Bill Boyajian


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Bill Boyajian, president of GIA from 1986 to 2006, is known for a vision that took the Institute to its global position. His path to the gem and jewelry industry began during college, when he was offered a job at the jewelry counter of a local department store. He soon discovered a love of jewelry and gems and a desire for a career in the industry. His boss told him that GIA was the starting point, and he began classes three weeks after graduating.

About his first diamond class, taught by Jim Lucey, Boyajian said, “I knew then what I was going to do—I wanted to be like that man and teach that class!” He applied for a job at GIA just before finishing his G.G. in 1975 and began teaching at the Santa Monica campus in 1976.

Over the next several years, Boyajian’s positions included instructor, grader, colored stone program supervisor, manager of new product development, and marketing manager. Then in 1986 the Board of Governors selected him to become president when Glenn Nord stepped down for health reasons. Boyajian was only 34 years old, but Nord and his predecessor, Richard Liddicoat, had long seen him as the person to lead the Institute into the next century. “He had a total belief in what GIA can do for the industry and a dedication to gemology,” Nord said.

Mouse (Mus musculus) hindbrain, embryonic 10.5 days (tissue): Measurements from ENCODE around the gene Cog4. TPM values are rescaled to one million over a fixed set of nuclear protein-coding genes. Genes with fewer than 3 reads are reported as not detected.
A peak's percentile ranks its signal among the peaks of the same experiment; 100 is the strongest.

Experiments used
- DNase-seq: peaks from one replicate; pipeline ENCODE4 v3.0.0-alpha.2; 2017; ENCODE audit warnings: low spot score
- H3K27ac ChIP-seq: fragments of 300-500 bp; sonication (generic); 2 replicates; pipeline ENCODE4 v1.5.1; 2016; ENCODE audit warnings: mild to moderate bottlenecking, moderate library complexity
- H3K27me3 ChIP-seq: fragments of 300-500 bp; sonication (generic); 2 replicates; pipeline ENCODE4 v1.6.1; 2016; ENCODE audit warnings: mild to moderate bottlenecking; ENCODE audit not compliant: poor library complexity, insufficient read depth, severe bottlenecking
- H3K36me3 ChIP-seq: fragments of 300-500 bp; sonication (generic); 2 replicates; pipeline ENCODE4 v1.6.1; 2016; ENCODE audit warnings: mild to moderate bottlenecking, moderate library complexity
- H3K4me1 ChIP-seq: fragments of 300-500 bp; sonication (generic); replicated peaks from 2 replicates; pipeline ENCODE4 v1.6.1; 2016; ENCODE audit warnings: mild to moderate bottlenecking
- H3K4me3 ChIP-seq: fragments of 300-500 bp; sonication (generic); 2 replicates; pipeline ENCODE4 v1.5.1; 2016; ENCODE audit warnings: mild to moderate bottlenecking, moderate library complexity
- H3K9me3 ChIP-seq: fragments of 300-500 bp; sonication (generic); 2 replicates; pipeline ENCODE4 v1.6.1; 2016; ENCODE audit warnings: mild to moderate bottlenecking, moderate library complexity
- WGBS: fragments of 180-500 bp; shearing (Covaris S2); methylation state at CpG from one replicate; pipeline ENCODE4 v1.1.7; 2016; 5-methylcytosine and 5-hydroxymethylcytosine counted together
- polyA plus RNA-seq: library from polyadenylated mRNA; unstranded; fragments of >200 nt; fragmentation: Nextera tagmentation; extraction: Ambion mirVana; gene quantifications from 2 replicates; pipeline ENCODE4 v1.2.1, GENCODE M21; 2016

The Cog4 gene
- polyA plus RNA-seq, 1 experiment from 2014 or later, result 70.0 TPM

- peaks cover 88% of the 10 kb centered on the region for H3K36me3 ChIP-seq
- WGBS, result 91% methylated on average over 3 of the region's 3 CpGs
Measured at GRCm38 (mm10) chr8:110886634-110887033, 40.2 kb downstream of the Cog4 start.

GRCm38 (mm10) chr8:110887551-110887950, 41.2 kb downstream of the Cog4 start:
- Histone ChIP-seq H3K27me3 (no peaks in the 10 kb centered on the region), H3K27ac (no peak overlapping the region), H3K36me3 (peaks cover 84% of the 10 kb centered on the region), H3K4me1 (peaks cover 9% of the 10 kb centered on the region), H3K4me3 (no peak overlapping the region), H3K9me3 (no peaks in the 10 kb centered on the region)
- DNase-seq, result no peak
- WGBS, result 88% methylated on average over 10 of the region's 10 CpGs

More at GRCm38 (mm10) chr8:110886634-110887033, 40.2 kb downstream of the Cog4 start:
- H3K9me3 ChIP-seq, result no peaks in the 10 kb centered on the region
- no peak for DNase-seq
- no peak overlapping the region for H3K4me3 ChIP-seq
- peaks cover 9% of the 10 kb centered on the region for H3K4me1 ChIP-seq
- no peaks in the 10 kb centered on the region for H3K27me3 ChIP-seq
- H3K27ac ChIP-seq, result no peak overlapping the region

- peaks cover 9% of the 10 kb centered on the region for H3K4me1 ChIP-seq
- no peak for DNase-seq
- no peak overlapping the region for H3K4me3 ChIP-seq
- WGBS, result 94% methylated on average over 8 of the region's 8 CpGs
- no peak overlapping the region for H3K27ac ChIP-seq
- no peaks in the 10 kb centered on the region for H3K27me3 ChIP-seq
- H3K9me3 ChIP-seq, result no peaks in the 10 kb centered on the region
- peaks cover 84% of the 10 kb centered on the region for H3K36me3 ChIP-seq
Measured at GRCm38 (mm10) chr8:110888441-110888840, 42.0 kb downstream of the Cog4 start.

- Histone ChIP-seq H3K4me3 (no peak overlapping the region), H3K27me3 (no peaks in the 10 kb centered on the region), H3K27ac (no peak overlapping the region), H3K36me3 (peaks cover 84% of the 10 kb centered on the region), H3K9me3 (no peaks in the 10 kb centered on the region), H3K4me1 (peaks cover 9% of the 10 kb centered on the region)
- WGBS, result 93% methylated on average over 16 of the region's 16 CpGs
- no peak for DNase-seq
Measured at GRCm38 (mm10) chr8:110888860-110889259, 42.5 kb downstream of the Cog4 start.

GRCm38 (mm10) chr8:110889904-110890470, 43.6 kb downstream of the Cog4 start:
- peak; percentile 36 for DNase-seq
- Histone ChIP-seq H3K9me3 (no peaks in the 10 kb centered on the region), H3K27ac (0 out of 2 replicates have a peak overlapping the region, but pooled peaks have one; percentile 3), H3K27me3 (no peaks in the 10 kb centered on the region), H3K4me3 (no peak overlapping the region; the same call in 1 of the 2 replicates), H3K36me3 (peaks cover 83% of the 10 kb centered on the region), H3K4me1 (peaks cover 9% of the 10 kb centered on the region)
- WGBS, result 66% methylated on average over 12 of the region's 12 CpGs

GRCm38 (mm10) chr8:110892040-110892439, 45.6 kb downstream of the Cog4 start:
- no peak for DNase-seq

A self-described idealist, Boyajian is recognized for his management and marketing skills and his talent for inspiring others. He was the first to initiate long-range strategic planning with the GIA Master Plan in the 1980s, and he began GIA’s global education expansion. The size of the laboratory more than doubled under his leadership, and he oversaw the move to the Carlsbad campus in the mid-1990s. He also initiated GIA’s colored stones grading system. A noted speaker and writer, he has lectured and published extensively, including authoring or coauthoring 19 articles for Gems & Gemology.

Since leaving the Institute in 2006, Boyajian has consulted for jewelers and other businesses and published a book on leadership. His industry recognition includes the Diamond Industry Steering Committee Hall of Fame (1998), the National Conference for Community Justice Humanitarian Award (1998), an AGTA Honorary Life Membership (1999), the AGS Circle of Distinction (2002), the WJA Ben Kaiser Award for Excellence (2005), and the American Gem Society’s Robert M. Shipley Award (2013).

“I put no limits on what I or GIA can do,” Boyajian told Jewelers’ Circular Keystone during his tenure at the Institute. “What’s necessary today is to serve a cause that will last a lot longer than any of us. That is the ultimate motivator.”